An extensive amount of material has been written about FLUXUS in recent years  and a Web site is also available. The history of this movement has several alternate versions, which include a group of New York art students in the fifties experimenting with chance techniques and resurrecting the past traditions of such experiments. Many of them were involved with John Cage's Experimental Music Class held The New School for Social Research in Greenwich Village 1958-1960. Besides the students, Cage also invited performance poets and artists who were doing work which he found interesting to participate in the classes. Such people as Jackson MacLow, George Brecht, Toshi Ichiyanagi, Al Hanson, and Allen Kaprow were invited.
Many of them continued the course at composer's Richard Maxfield's house as an electronic music course after Cage ended the course. La Monte Young came to New York from California to enroll in it as part of his graduate studies. Also, Terry Riley, Terry Jennings, and Dennis Johnson participated in the course, and together the originated what they then called 'static music' which eventually became known as minimal music.
Polymath poet/composer/theorist/ playwright Dick Higgins has said of early FLUXUS:
The principle ideas we came to share, mainly through Cage, were derived from Zen Buddhism, the I Ching, Erik Satie, and Marcel Duchamp... Many also favored the 'time structure' or 'temporal collage' method of composing musical and other temporal artworks, such as poems, plays, dances, happenings, and simultaneities.
From the composer Erik Satie they got through Cage a style of working which was characterized by the abrupt juxtaposition of contrasting and often mutually disparate passages without transitions between them. Performance artist Henry Flynt, described their work as 'Concept Art' in which the material which made up their art were concepts: Since 'concepts' are closely bound up with language, concept art is a kind of art of which the material is language.
FLUXUS is also an invention of George Maciunas graphic artist, gallery director and small time entrepreneur. In 1960, La Monte Young had been asked to guest-edit an issue of a literary journal, Beatitude East, and it was to include 'concept art' and anything else he thought was important. One thing lead to another and the collection became AN ANTHOLOGY of chance operations concept art anti-art indeterminacy improvisation meaningless work natural disasters plans of action stories diagrams Music poetry essays dance constructions mathematics compositions, BY GEORGE BRECHT, CLAUS BREMER, EARLE BROWN, JOSEPH BYRD, JOHN CAGE, DAVID DEGENER, WALTER DE MARIA, HENRY FLYNT, YOKO ONO, DICK HIGGINS, TOSHI ICHIYANAGI, TERRY JENNINGS, DENNIS, DING DONG, RAY JOHNSON, JACKSON MAC LOW, RICHARD MAXFIELD, ROBERT MORRIS, SIMONE MORRIS, NAM JUNE PAIK, TERRY RILEY, DITER ROT, JAMES WARING, EMMETT WILLIAMS, CHRISTIAN WOLFF, LA MONTE YOUNG/LA MONTE YOUNG - EDITOR/GEORGE MACIUNAS - DESIGNER.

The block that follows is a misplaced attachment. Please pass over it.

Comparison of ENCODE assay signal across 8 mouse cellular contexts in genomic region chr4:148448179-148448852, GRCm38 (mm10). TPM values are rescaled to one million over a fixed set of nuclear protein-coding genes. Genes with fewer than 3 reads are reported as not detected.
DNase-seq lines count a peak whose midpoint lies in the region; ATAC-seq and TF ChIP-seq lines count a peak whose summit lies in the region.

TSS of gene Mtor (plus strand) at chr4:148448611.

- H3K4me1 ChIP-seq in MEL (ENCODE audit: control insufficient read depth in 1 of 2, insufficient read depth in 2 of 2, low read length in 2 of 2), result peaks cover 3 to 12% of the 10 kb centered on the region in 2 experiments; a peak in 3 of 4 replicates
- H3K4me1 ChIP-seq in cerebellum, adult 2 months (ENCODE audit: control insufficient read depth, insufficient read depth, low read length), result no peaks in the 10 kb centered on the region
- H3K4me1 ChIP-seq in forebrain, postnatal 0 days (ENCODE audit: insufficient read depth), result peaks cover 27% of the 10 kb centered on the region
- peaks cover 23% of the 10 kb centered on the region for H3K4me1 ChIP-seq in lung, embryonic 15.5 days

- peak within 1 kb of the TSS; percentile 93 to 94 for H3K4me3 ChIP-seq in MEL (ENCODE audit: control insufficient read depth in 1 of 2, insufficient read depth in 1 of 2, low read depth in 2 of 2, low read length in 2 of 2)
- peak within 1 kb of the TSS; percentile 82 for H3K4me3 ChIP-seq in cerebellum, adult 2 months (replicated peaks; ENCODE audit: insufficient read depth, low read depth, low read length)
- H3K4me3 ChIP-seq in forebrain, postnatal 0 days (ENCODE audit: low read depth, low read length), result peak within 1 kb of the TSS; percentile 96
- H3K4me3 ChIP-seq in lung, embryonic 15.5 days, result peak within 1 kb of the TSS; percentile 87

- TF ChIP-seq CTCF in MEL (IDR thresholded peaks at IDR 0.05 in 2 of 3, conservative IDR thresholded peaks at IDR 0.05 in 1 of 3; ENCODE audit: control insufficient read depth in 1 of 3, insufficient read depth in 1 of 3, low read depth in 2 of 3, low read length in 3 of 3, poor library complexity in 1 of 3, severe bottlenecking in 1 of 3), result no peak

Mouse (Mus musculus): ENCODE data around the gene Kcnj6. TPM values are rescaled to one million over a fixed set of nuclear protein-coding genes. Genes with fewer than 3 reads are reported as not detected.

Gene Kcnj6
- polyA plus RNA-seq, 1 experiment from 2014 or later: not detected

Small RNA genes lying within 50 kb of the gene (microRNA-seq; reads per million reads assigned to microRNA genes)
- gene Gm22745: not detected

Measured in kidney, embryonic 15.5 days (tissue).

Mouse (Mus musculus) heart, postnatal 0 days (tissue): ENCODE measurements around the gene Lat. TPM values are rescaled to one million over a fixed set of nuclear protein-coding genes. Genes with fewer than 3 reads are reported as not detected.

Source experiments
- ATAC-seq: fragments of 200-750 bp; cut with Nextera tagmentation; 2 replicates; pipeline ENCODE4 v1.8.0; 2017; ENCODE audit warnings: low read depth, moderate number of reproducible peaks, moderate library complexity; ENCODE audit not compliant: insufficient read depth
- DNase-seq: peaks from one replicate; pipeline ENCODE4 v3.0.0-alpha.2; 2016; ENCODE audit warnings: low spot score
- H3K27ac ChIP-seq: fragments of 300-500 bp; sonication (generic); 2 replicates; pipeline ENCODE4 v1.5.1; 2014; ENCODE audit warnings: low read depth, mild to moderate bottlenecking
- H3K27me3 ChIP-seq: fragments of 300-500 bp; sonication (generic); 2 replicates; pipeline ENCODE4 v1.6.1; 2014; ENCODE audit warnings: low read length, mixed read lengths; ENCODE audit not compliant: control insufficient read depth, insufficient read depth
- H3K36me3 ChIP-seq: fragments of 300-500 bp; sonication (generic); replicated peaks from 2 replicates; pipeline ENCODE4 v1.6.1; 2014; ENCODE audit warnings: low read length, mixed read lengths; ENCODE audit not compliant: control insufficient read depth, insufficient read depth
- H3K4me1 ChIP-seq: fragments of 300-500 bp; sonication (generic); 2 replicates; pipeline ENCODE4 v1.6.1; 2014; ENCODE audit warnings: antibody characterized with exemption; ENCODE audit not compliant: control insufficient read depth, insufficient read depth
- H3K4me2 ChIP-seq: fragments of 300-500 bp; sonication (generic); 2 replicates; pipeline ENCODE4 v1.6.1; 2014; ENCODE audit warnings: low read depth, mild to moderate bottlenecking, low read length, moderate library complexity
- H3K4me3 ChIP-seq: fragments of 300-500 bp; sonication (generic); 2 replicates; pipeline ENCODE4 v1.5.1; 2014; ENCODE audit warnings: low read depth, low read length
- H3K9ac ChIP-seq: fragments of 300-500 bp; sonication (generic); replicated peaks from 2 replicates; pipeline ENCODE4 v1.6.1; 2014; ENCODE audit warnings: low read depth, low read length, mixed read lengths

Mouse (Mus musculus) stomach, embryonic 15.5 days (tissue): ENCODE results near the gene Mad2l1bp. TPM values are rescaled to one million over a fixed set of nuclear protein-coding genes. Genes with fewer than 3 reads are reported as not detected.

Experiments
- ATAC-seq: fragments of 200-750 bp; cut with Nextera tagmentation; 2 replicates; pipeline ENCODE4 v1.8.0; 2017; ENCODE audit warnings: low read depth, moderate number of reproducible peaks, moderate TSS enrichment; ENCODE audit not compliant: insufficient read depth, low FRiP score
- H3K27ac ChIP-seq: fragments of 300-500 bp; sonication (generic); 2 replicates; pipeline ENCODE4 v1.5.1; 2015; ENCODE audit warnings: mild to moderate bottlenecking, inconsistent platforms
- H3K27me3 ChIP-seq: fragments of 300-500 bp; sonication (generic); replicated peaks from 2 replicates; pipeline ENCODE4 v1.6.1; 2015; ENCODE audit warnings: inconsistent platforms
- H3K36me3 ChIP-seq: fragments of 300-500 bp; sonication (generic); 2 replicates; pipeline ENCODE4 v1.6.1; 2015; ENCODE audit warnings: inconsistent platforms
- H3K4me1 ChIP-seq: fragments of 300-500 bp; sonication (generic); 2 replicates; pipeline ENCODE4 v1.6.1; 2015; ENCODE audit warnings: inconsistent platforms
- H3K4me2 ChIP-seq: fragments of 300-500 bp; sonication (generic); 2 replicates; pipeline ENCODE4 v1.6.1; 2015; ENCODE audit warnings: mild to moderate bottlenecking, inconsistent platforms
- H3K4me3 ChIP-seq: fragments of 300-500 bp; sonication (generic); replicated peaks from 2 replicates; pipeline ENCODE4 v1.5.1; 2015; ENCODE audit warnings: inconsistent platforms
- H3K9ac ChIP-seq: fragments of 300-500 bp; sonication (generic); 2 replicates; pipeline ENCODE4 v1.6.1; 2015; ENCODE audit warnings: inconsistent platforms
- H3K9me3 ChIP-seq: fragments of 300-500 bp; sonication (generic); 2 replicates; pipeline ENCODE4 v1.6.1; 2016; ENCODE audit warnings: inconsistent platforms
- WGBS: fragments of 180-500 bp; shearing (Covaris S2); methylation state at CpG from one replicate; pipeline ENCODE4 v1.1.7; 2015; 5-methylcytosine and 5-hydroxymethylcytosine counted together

Maciunas supplied the paper, design, and some money for publishing of the anthology which contained a more or less arbitrary association of New York avant garde artists at that time. By the end of 1961 before the anthology was completed (it was finally published in 1963 by Jackson MacLow and La Monte Young), Maciunas had moved to Germany to escape his creditors. From there, he continued his contact with the New York artists and sent out announcements about a series of "yearbooks" of artists works under the title of FLUXUS . The "yearbooks" eventually became the FLUXUS "newspaper" V TRE. Maciunas arranged a series of concerts starting in 1962 bringing many of the New York artists whose work had been selected for AN ANTHOLOGY to come to Europe and performing with such avant-gardists there as Joseph Beuys of Germany and Bengt af Klintberg of Sweden. Even though who and who was not in FLUXUS at any specific moment was dependent upon Maciunas' somewhat volatile mood, these European concerts provided a great deal of cross-cultural influence within the international community of experimental artists of that time. The FLUXUS concerts at Fylkingen were particularly influential as a precursor to text-sound composition . Their activities also had a significant influence on a number of other poets working with sound in Europe such as Bernard Heidsieck in France and Gerhard Rühm in Germany.
Notes and References:
1. There is a detailed essay by Jackson MacLow about the beginnings of FLUXUS, "Wie George Maciunas die New Yorker Avantgarde kennenlernte" in the catalog 1962 WiesbadenFLUXUX 1982 (Berlin: Harlekin Art, 1983) which is also printed in English.
2. To purge, A fluid discharge, esp. an excessive discharge, from the bowels or other part. A continuous moving on or passing, as of a flowing stream, a stream; copious flow, the setting of the tide toward the shore, Any substance or mixture, as silicates, limestone and fluorite, used to provide fusion, esp. the fusion of metals or minerals. Maciunas' definition from MacLow, p. 116.
3. In Sweden, the text-sound composers-to-be took part in various fluxus and happening like activities from about 1960 on. Fylkingen was one of the focal points, and it was there that Lars-Gunnar Bodin organized Sweden's first major happening, while Bengt af Klintberg put on a number of events in which Sten Hanson and Åke Hodell participated. From Sten Hanson's "Text-sound composition during the sixties: The Evolution of a Genre" in Literally Speaking edited by Teddy Hultberg (Sweden: Bo Ejeby Edition, 1993)